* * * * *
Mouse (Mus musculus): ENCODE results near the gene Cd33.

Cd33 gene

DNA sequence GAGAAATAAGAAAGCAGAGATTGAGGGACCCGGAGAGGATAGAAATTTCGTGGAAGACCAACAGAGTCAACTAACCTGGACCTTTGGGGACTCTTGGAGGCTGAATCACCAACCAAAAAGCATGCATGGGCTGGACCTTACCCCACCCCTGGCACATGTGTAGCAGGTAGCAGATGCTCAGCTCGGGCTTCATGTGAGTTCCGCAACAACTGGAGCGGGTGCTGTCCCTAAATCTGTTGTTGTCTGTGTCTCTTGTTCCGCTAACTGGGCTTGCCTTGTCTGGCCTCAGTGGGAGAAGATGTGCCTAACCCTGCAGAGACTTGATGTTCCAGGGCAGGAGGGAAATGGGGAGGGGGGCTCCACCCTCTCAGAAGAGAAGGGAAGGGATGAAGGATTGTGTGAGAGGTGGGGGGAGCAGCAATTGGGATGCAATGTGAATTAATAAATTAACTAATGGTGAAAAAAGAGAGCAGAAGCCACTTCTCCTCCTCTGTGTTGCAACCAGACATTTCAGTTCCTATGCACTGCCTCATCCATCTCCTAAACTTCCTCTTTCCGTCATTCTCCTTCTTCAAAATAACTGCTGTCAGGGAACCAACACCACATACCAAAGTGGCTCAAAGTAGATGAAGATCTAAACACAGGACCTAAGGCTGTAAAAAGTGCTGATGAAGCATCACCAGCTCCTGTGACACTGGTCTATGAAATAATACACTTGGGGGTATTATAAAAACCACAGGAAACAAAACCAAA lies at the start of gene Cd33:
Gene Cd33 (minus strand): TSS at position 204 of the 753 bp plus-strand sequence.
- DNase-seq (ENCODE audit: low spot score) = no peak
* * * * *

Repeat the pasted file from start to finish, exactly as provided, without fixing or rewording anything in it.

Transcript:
Mouse (Mus musculus): ENCODE results near the gene Cd33.

Cd33 gene

DNA sequence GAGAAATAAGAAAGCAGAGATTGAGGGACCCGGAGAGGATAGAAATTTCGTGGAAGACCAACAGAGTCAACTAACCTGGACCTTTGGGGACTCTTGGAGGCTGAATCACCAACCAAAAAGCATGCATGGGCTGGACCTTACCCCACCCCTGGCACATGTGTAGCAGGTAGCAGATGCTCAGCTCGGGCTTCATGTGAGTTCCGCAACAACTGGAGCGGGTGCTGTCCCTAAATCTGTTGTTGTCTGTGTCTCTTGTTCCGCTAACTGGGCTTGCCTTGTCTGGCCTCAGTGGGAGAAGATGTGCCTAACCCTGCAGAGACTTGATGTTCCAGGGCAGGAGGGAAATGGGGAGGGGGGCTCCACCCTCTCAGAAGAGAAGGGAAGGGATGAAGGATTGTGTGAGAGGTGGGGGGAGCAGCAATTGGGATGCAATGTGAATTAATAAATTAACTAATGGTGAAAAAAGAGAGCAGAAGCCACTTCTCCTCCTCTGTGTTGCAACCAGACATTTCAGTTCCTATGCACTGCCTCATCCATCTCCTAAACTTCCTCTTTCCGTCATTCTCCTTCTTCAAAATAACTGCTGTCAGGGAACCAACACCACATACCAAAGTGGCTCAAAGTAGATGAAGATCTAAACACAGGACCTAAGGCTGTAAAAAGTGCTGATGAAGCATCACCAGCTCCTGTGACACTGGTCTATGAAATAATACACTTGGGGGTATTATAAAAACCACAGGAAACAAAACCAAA lies at the start of gene Cd33:
Gene Cd33 (minus strand): TSS at position 204 of the 753 bp plus-strand sequence.
- DNase-seq (ENCODE audit: low spot score) = no peak